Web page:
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Playing sports made them fearless

Playing sports made them fearless
Highlights

Plan Indias Safer Cities programme aims to build safe, accountable and inclusive cities, especially for adolescent girls and women The programme...

Plan India’s ‘Safer Cities’ programme aims to build safe, accountable and inclusive cities, especially for adolescent girls and women. The programme strives to increase safety and access to public spaces for women. It is an inclusive programme that involves youngsters of a community to be part of the change.

18-year-old Pooja is one such field person from Mangolpuri, New Delhi, who spoketo journalists during Plan India’s orientation programme. She shared details of their favourite sport of ‘Touch Rugby’ and how that helps in keeping their community safe for women

The bubbly, confident and full of energy, A Pooja (name changed to protect identity) is a sportswoman with a dream to become a global star of ‘Touch Rugby’.She lives with her widowed mother and five siblings in a slum in Mangolpuri. The sport is derived from conventional rugby with the major difference being that players do not tackle each other but instead touch their opponents using their hands on any part of the body, clothing, or the ball.

Her neighbourhood marked by dense population, poverty and high rate of crime comes across as the unlikeliest of destinationsfor the sport of ‘Touch Rugby’ – and that too involving girls in sports gear darting across the field, giving boys a run for their money. It’s totally out of character not just for Pooja’s neighbourhood but capital city, notorious forbeing dangerousto girls and narrowminded social attitude towards them.

‘Touch Rugby’ sport was promoted in Pooja’s community by ‘Plan India’ as part of its “Safer City” programme to build girls’ confidence in negotiating challenging situations they encounter on a daily basis with regard to their safety. Boys and girls play together in mixed teams. Outside sport, they work together as a youth group to address some of the major issues in their community – mostly those that affect girls and their safety.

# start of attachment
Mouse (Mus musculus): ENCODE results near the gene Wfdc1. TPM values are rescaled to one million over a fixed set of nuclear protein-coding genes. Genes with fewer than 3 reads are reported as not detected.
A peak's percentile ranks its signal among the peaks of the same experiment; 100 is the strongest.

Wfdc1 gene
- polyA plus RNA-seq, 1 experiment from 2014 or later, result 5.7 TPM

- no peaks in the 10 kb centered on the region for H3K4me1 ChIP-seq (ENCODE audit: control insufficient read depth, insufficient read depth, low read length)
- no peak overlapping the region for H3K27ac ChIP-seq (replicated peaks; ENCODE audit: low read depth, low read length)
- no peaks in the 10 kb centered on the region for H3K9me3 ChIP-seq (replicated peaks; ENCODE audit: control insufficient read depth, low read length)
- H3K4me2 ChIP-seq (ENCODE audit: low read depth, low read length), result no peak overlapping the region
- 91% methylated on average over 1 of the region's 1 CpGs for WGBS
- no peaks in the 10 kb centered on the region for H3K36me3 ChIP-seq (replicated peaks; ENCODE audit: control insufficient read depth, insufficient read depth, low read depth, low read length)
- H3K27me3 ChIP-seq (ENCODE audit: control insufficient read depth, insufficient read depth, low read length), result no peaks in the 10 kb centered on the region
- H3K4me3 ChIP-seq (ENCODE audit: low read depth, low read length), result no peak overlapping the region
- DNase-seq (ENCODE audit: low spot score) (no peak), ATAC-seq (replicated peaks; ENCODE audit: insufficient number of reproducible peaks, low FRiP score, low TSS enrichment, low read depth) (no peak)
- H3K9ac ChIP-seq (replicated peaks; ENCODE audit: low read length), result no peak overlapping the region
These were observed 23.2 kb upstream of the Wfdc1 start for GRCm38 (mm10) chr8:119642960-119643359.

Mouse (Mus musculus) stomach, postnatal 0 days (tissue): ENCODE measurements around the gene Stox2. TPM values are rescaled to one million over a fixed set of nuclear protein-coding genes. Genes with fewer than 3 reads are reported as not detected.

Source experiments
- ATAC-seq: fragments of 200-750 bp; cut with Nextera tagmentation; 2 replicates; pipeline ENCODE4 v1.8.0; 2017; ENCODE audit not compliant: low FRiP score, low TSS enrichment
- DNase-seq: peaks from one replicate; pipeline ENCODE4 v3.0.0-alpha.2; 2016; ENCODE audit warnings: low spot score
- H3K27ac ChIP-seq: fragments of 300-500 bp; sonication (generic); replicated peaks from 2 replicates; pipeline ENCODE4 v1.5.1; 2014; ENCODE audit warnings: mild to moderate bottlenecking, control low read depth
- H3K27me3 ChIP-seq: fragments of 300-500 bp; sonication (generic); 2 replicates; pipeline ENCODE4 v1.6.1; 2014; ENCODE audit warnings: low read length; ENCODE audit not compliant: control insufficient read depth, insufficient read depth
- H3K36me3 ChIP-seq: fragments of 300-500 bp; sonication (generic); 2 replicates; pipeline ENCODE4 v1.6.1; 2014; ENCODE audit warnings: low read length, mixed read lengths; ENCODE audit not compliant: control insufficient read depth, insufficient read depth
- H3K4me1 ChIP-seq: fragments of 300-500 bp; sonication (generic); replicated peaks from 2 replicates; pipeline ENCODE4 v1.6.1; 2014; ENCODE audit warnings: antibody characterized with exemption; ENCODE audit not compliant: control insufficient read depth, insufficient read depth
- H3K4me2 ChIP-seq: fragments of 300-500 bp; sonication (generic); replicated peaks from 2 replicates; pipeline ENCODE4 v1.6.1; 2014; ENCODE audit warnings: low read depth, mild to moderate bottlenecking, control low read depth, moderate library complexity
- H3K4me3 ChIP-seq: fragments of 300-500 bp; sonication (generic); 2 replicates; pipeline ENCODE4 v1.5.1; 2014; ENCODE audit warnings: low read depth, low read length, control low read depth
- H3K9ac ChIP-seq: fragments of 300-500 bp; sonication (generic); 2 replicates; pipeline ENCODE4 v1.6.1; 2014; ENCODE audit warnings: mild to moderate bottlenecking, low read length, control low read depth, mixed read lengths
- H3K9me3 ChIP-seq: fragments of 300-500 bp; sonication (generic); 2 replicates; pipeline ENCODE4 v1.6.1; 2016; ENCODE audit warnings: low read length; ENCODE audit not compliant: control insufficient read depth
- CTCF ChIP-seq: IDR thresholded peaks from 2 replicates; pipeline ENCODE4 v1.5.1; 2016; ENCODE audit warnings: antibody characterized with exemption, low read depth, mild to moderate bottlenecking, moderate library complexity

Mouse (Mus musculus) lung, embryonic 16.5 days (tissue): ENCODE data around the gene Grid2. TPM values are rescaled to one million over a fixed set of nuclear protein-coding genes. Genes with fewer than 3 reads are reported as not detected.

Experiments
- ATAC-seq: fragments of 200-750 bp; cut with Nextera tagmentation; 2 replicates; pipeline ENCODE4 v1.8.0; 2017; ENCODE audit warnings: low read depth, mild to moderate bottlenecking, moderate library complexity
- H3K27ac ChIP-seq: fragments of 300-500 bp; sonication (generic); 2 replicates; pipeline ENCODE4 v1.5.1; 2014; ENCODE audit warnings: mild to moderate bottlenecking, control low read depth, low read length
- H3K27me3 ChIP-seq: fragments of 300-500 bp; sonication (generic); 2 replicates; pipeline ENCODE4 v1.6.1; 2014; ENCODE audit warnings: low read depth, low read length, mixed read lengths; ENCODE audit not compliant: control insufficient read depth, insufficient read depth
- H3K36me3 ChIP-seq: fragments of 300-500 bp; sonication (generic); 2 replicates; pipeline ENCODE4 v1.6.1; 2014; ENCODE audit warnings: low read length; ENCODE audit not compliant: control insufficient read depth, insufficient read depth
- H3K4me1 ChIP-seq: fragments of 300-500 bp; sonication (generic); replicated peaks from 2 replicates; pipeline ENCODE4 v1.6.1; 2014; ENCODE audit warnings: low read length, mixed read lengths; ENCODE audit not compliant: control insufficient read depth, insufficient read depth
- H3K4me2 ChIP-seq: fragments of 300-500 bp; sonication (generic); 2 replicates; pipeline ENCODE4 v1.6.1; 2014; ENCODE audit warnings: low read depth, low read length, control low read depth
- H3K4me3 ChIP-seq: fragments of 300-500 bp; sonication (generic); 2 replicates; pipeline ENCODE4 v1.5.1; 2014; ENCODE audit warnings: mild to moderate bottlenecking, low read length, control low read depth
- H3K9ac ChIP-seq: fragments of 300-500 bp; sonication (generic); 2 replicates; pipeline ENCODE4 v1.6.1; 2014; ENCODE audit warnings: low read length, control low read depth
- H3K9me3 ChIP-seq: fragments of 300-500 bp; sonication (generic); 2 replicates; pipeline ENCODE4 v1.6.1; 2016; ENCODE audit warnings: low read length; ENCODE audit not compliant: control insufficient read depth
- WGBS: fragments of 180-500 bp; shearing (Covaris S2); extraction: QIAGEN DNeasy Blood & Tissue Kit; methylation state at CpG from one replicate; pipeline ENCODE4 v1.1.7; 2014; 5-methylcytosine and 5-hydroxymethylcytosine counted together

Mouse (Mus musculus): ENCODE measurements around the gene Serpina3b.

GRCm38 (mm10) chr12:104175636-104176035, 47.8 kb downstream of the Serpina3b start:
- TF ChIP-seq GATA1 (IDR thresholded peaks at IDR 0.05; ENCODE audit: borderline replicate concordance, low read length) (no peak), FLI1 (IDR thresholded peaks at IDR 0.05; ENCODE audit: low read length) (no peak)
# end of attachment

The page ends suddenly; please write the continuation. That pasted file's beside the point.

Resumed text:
Harassment is a daily occurrence that girls and women have to put up with, says Jyoti Kandari, local coordinator of the ‘Safer City’ programme, which was launched in the area in 2016. “Building girls’ confidence in dealing with their daily safety challenges is central to our approach and Touch Rugby is very much a part of it.” “We created a group of teenage girls and boys who were interested in the sport and then worked with the local authorities to secure usage of a local stadium.

The stadium itself was in a derelict state and the ground was overgrown. The youth group cleared it all up and now it’s a proper sports facility,” she adds. “Initially parents, particularly girls’ parents, strongly resisted the idea of girls playing sport and especially with boys. However, the youth group - and the girls themselves, convinced their parents. Now we have a solid ‘Touch Rugby’ team which comprises 40 per cent girls.”

This has been nothing short of a miracle in a deeply conservative neighbourhood. Pooja’s mother, Meena,testifies how big a leap this is. She says, “Our neighbours and relatives were highly critical of Pooja playing this sport with boys. They still are. I regularly receive comments from them how my daughter is running around the field in shorts with boys and that I should watch out what she is up to.

I am routinely reminded that I will find it very difficult to get her married and that Pooja is just too confident and outspoken. It’s been very hard for me but I decided that I will stand with my girl and support her in her ambition.” And Pooja has indeed done her mother proud. She has won several medals and is now part of the ‘National Touch Rugby’ squad and shortlisted to represent her country at international tournaments.

“I want to make a career in sport. The last thing I want at this stage in my life is to get married, says Pooja. “I used to be an extremely shy girl and now I am a totally changed person. Other girls in my team have undergone the same transformation. Initially, we used to feel odd speaking to boys, leave alone playing with them. Gradually we just got used to it and realised there was nothing to be afraid of. Just wearing sports shorts and t-shirts was a huge change. It boosted our confidence.”

“Playing sport has empowered me. It has made me fearless. I speak and engage with boys as their equal. I can travel on my own and deal with difficult situations.” “Ifeel confident that I am just as good as anyone, I am second to none. Be confident and believe in yourself is the only message I would like to give to all girls who doubt their potential. I know the change is not easy to achieve, but it’s definitely not impossible.”

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